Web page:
For a list of ISU clubs and organizations contact the
ISU Office of Student
Activities and Organizations.
Join Professional Associations in your field while you are in college. They are
one of the best ways to get to know people employed in your field.
GET INVOLVED so that professionals in the associations know who you are.
Talk with your professors to find out what professional associations would be
best for you to join.
A great way to become involved with professional associations is to attend local
regional, and/or national meetings as often as possible.
Take full advantage of your time at meetings.
Here are some tips:
- Arrive early and attend a newcomer's session.
- Join a committee.
- Give a presentation.
- Assist with the newsletter (to keep your name in front of colleagues in your
- Attend hospitality sessions.
- Have lunch and dinner with people you don’t know rather then with friends.
- Bring plenty of business cards.
- Obtain business cards and record information about the person on the back for
- Attend workshops and clinics in your field.
- Attend sessions and ask questions.
Make a list of the people you know and let them know that you are graduating and
make them aware of the type of work you are seeking. Most people want to help.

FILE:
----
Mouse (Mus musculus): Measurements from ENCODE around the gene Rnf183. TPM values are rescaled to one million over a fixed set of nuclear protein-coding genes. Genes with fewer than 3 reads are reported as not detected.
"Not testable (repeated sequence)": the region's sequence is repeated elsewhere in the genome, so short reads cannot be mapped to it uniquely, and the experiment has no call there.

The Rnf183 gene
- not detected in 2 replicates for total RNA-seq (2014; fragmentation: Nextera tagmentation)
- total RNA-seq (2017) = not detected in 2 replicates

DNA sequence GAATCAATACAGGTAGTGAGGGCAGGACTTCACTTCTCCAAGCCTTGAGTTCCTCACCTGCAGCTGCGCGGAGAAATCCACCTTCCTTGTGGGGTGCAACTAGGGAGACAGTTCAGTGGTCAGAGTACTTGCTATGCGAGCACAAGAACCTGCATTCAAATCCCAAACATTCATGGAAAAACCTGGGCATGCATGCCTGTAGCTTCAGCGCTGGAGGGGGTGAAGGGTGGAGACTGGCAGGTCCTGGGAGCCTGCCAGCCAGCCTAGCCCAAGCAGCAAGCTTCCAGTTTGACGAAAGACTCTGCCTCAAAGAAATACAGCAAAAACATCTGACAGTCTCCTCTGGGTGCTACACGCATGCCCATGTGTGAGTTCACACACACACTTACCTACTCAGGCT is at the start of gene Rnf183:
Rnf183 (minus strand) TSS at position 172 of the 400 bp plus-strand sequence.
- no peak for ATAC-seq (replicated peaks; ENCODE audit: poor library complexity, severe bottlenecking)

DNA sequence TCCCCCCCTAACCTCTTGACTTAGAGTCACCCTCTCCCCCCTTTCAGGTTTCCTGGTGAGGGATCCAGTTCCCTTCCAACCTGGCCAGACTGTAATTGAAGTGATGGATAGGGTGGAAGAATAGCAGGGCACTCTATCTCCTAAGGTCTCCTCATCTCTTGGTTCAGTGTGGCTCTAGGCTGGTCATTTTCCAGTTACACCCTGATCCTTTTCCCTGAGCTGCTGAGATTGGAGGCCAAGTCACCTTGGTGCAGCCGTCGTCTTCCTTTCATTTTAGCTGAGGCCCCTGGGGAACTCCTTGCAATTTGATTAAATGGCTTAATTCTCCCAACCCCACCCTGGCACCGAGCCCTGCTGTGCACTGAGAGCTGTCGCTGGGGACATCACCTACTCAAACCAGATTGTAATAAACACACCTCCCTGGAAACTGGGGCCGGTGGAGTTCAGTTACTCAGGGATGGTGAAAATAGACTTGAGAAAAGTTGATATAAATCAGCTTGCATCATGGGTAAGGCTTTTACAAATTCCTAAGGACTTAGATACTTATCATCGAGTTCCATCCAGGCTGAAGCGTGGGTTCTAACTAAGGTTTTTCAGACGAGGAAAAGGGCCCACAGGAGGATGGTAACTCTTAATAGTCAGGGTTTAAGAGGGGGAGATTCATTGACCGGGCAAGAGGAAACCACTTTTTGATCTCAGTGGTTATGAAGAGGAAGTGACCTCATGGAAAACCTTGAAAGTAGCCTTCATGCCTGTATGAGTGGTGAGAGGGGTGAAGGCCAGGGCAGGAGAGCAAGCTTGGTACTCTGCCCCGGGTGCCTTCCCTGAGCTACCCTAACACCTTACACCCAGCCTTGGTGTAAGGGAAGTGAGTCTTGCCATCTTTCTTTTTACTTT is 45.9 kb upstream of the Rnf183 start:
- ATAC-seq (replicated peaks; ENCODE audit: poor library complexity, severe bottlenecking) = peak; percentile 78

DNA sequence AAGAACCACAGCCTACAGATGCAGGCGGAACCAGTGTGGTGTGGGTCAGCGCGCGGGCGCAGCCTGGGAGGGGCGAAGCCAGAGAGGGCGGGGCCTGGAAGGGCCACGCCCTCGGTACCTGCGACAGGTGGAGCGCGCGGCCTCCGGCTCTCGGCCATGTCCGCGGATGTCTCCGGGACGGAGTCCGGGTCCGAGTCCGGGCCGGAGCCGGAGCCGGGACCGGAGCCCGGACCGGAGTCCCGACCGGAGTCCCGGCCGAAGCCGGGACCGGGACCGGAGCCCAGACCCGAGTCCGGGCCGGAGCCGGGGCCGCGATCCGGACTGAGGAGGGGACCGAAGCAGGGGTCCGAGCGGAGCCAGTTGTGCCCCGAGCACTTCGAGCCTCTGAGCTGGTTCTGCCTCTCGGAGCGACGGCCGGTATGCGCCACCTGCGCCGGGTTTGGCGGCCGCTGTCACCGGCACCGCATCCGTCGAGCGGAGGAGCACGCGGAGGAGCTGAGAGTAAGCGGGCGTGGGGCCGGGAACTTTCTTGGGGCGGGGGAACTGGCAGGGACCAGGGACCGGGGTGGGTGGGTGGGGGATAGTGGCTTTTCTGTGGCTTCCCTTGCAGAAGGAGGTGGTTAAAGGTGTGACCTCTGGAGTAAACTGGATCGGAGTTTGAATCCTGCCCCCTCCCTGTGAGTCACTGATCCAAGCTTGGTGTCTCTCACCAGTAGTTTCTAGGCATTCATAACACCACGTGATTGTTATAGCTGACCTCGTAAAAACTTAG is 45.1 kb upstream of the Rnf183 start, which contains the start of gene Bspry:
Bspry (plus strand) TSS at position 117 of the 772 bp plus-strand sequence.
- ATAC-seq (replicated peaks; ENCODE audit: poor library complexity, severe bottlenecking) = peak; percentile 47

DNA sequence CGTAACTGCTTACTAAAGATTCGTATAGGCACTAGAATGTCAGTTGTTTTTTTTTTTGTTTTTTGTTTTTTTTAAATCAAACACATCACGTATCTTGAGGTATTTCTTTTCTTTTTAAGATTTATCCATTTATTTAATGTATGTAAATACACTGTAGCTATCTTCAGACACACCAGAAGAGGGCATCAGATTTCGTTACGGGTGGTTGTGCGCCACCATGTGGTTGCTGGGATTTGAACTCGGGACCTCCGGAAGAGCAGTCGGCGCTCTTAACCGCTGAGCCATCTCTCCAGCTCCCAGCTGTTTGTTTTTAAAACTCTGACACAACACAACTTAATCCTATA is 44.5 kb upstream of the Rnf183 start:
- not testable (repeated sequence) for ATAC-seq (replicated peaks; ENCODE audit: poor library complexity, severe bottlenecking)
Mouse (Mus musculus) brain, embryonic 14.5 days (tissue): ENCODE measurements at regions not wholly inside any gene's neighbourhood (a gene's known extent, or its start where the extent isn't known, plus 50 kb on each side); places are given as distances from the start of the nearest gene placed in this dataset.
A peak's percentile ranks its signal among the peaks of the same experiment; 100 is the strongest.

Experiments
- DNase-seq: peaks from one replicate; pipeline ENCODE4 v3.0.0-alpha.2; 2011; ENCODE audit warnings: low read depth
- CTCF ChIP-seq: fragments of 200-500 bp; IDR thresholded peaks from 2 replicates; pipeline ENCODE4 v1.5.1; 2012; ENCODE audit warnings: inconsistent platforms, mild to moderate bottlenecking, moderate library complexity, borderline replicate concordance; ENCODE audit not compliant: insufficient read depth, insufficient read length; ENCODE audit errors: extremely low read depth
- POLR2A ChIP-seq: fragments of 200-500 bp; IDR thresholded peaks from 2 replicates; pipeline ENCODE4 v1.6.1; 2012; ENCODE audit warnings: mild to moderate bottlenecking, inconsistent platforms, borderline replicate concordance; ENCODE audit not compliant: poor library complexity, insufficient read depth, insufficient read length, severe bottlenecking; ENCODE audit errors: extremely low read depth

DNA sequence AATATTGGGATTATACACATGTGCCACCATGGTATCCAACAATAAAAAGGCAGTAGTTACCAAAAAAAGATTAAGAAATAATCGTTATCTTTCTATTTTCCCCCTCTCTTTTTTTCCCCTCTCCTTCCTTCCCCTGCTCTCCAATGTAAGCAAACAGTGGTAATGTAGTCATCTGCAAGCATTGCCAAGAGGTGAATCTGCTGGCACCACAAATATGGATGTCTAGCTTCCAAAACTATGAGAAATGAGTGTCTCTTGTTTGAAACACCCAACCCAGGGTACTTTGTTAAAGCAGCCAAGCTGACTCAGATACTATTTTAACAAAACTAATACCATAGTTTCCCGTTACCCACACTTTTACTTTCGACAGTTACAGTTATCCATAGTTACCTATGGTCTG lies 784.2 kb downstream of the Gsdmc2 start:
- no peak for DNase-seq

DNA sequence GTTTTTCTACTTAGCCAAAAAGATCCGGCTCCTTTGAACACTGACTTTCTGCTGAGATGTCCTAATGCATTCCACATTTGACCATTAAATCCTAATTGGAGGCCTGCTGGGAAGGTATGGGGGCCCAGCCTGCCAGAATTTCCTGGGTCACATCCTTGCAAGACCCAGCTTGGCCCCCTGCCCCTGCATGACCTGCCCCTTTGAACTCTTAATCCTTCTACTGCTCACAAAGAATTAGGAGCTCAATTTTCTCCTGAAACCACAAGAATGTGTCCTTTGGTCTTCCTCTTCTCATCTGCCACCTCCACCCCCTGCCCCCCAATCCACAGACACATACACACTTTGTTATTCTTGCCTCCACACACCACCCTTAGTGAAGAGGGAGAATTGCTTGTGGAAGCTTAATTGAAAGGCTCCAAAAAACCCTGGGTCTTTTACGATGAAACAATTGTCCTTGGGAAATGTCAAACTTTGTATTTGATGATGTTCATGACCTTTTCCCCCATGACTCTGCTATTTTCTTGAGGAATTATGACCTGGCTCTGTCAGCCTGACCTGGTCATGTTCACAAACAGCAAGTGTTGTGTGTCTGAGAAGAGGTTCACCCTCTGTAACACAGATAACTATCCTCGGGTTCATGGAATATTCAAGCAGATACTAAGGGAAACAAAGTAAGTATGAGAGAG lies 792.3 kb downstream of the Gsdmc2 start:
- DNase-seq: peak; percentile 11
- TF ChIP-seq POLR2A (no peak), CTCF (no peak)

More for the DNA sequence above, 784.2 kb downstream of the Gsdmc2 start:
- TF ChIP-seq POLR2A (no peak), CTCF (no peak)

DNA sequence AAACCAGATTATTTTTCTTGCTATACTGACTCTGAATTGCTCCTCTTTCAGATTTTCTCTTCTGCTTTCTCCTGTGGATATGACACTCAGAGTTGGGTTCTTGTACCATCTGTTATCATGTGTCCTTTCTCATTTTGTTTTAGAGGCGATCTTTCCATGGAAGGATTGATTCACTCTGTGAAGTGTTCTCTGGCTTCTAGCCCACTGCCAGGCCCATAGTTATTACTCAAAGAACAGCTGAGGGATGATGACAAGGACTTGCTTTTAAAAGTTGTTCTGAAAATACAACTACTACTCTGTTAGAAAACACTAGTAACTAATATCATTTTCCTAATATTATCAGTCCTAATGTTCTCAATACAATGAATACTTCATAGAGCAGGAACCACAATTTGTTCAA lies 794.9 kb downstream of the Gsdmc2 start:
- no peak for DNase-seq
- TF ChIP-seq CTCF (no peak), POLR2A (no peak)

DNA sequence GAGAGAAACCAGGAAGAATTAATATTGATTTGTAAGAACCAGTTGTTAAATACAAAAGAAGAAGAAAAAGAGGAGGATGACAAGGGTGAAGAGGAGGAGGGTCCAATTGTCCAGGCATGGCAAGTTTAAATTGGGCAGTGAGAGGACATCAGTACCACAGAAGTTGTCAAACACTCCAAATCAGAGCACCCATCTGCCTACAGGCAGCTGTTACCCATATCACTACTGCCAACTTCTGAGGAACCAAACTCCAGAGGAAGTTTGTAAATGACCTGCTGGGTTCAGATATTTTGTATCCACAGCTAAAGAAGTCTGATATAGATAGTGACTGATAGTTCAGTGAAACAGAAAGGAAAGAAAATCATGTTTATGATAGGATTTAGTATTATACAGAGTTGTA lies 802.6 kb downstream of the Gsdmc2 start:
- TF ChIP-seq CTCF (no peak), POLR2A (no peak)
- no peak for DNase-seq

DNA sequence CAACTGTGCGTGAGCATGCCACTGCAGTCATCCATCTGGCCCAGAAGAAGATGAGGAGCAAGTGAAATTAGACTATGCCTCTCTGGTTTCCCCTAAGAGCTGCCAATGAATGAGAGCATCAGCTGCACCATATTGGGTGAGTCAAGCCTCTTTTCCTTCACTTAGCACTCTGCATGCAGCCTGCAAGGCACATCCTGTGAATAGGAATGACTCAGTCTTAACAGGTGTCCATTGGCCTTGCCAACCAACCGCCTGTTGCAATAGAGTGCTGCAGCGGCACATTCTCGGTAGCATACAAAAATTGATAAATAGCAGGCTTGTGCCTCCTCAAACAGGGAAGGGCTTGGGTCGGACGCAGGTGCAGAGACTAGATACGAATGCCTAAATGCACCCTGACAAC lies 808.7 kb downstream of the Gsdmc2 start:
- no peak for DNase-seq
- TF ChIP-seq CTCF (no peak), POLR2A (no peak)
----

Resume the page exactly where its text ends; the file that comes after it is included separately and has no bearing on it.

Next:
The news about most jobs is spread by word of mouth among:
- College classmates
- Alumni (stay in contact with friends in your major who graduate.)
- Faculty - high school and college
- Colleagues at work
- Professional Association acquaintances
- People from social organizations
- Church members
- Career Counselors
Establish a connection with people who work for the companies/organizations that
interest you most. Ask them for advice and ask them to tell you if they hear of
a job opening in your field. However, do not assume that they know your
qualifications. Give them a copy of your resume.
Be clear about what you want them to do for you:
- Distribute your resume; your business card
- Give you the names of key people at targeted organizations
- Introduce you to someone in a position to give you an "inside track"
- Give you advice on how to approach a specific employer
Be sure to visit any employers they suggest, even if they do not have any
Make a list of companies/organizations in which you are interested and the names
of people that have the power to hire. Be sure to research these organizations
well before you do an informational interview.
Prepare for your informational interview by developing a well-written resume.
- Learn as much as possible about the organization before the interview. Find out
the names of the persons who can hire in your field - managers, directors, and
- Learn as much as possible about the person you will interview.
- Learn the professional jargon in your field.